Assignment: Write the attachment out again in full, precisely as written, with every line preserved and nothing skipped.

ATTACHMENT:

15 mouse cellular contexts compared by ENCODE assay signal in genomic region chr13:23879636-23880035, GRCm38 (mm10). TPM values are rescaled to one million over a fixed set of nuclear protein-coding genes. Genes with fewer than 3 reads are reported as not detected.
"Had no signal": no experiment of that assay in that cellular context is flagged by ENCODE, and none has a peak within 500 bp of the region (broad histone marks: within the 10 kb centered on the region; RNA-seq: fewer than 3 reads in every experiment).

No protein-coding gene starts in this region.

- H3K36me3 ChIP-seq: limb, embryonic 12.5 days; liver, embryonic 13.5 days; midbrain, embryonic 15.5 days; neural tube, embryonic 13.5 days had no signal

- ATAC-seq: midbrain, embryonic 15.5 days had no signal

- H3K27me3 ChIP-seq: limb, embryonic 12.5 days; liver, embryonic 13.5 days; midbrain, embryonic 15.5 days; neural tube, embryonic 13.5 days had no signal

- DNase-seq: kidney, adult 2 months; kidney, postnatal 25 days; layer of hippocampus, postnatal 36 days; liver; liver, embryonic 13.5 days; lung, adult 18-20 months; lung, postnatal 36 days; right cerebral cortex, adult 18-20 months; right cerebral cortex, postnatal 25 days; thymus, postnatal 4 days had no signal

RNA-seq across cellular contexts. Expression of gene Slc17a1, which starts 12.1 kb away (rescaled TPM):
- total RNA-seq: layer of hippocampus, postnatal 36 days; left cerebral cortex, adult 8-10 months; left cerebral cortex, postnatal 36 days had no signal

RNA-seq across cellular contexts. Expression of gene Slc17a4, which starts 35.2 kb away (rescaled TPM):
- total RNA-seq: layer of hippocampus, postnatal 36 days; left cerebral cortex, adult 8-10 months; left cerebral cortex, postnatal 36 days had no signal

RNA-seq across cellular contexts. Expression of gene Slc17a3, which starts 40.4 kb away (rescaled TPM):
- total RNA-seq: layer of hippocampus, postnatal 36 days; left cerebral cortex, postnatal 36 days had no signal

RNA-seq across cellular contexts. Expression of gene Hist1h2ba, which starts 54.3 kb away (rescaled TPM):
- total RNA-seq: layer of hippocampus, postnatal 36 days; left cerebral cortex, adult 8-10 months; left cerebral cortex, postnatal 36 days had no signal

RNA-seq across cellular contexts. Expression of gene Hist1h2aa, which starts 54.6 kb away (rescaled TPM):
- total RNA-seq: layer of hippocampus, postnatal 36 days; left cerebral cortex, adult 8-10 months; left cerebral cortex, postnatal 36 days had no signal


15 mouse cellular contexts compared by ENCODE assay signal in genomic region chr13:23879636-23880035, GRCm38 (mm10). TPM values are rescaled to one million over a fixed set of nuclear protein-coding genes. Genes with fewer than 3 reads are reported as not detected.
"Had no signal": no experiment of that assay in that cellular context is flagged by ENCODE, and none has a peak within 500 bp of the region (broad histone marks: within the 10 kb centered on the region; RNA-seq: fewer than 3 reads in every experiment).

No protein-coding gene starts in this region.

- H3K36me3 ChIP-seq: limb, embryonic 12.5 days; liver, embryonic 13.5 days; midbrain, embryonic 15.5 days; neural tube, embryonic 13.5 days had no signal

- ATAC-seq: midbrain, embryonic 15.5 days had no signal

- H3K27me3 ChIP-seq: limb, embryonic 12.5 days; liver, embryonic 13.5 days; midbrain, embryonic 15.5 days; neural tube, embryonic 13.5 days had no signal

- DNase-seq: kidney, adult 2 months; kidney, postnatal 25 days; layer of hippocampus, postnatal 36 days; liver; liver, embryonic 13.5 days; lung, adult 18-20 months; lung, postnatal 36 days; right cerebral cortex, adult 18-20 months; right cerebral cortex, postnatal 25 days; thymus, postnatal 4 days had no signal

RNA-seq across cellular contexts. Expression of gene Slc17a1, which starts 12.1 kb away (rescaled TPM):
- total RNA-seq: layer of hippocampus, postnatal 36 days; left cerebral cortex, adult 8-10 months; left cerebral cortex, postnatal 36 days had no signal

RNA-seq across cellular contexts. Expression of gene Slc17a4, which starts 35.2 kb away (rescaled TPM):
- total RNA-seq: layer of hippocampus, postnatal 36 days; left cerebral cortex, adult 8-10 months; left cerebral cortex, postnatal 36 days had no signal

RNA-seq across cellular contexts. Expression of gene Slc17a3, which starts 40.4 kb away (rescaled TPM):
- total RNA-seq: layer of hippocampus, postnatal 36 days; left cerebral cortex, postnatal 36 days had no signal

RNA-seq across cellular contexts. Expression of gene Hist1h2ba, which starts 54.3 kb away (rescaled TPM):
- total RNA-seq: layer of hippocampus, postnatal 36 days; left cerebral cortex, adult 8-10 months; left cerebral cortex, postnatal 36 days had no signal

RNA-seq across cellular contexts. Expression of gene Hist1h2aa, which starts 54.6 kb away (rescaled TPM):
- total RNA-seq: layer of hippocampus, postnatal 36 days; left cerebral cortex, adult 8-10 months; left cerebral cortex, postnatal 36 days had no signal